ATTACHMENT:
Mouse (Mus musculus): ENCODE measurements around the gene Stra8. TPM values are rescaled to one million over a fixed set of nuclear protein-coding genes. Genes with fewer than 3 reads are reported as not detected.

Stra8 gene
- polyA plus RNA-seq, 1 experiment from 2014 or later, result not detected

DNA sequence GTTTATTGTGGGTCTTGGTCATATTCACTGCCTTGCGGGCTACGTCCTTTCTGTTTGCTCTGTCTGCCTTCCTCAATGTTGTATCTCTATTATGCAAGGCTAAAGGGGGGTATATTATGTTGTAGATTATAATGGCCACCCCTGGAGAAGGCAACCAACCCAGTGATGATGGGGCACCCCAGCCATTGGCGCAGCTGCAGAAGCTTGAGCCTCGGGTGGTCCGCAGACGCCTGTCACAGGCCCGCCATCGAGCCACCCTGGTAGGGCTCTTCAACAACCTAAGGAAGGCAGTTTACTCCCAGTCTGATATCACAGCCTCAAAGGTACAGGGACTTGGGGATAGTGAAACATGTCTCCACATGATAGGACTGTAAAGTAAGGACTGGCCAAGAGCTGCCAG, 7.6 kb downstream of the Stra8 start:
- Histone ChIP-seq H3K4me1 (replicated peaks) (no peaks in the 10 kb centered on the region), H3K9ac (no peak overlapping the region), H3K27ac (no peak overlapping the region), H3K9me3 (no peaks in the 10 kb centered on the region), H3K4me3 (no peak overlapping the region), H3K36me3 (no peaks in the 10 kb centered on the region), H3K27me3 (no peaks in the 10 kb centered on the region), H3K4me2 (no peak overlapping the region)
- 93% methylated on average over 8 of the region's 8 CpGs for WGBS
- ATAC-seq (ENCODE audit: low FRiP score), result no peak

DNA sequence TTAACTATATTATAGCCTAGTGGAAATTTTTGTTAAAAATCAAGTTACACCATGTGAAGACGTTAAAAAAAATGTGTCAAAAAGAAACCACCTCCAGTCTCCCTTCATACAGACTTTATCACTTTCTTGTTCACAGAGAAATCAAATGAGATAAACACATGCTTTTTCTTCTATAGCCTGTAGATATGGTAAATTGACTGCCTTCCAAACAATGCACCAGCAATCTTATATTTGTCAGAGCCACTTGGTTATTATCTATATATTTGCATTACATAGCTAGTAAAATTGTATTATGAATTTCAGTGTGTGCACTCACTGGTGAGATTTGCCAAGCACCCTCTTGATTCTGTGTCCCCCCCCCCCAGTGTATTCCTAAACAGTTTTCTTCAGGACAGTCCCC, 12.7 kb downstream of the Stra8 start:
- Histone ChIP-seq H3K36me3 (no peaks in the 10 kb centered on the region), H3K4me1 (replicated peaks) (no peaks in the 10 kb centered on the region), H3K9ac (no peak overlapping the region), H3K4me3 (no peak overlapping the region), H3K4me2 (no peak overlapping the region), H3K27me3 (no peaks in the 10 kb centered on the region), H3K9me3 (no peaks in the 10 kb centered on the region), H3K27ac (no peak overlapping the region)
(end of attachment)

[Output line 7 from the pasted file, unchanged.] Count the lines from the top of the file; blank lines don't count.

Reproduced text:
- ATAC-seq (ENCODE audit: low FRiP score), result no peak